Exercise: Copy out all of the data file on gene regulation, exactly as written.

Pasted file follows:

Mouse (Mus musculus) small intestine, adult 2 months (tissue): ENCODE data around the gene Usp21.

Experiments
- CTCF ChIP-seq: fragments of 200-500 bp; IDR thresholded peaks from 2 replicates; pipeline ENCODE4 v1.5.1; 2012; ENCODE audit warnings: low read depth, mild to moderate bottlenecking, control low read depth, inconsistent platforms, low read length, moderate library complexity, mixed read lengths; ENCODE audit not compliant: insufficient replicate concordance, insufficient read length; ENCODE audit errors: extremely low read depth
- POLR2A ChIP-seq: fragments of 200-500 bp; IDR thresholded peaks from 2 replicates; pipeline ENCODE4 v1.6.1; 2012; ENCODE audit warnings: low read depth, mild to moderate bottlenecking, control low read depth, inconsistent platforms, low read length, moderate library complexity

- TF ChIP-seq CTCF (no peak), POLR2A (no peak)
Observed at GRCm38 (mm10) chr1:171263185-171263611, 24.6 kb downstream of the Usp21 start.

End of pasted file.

Mouse (Mus musculus) small intestine, adult 2 months (tissue): ENCODE data around the gene Usp21.

Experiments
- CTCF ChIP-seq: fragments of 200-500 bp; IDR thresholded peaks from 2 replicates; pipeline ENCODE4 v1.5.1; 2012; ENCODE audit warnings: low read depth, mild to moderate bottlenecking, control low read depth, inconsistent platforms, low read length, moderate library complexity, mixed read lengths; ENCODE audit not compliant: insufficient replicate concordance, insufficient read length; ENCODE audit errors: extremely low read depth
- POLR2A ChIP-seq: fragments of 200-500 bp; IDR thresholded peaks from 2 replicates; pipeline ENCODE4 v1.6.1; 2012; ENCODE audit warnings: low read depth, mild to moderate bottlenecking, control low read depth, inconsistent platforms, low read length, moderate library complexity

- TF ChIP-seq CTCF (no peak), POLR2A (no peak)
Observed at GRCm38 (mm10) chr1:171263185-171263611, 24.6 kb downstream of the Usp21 start.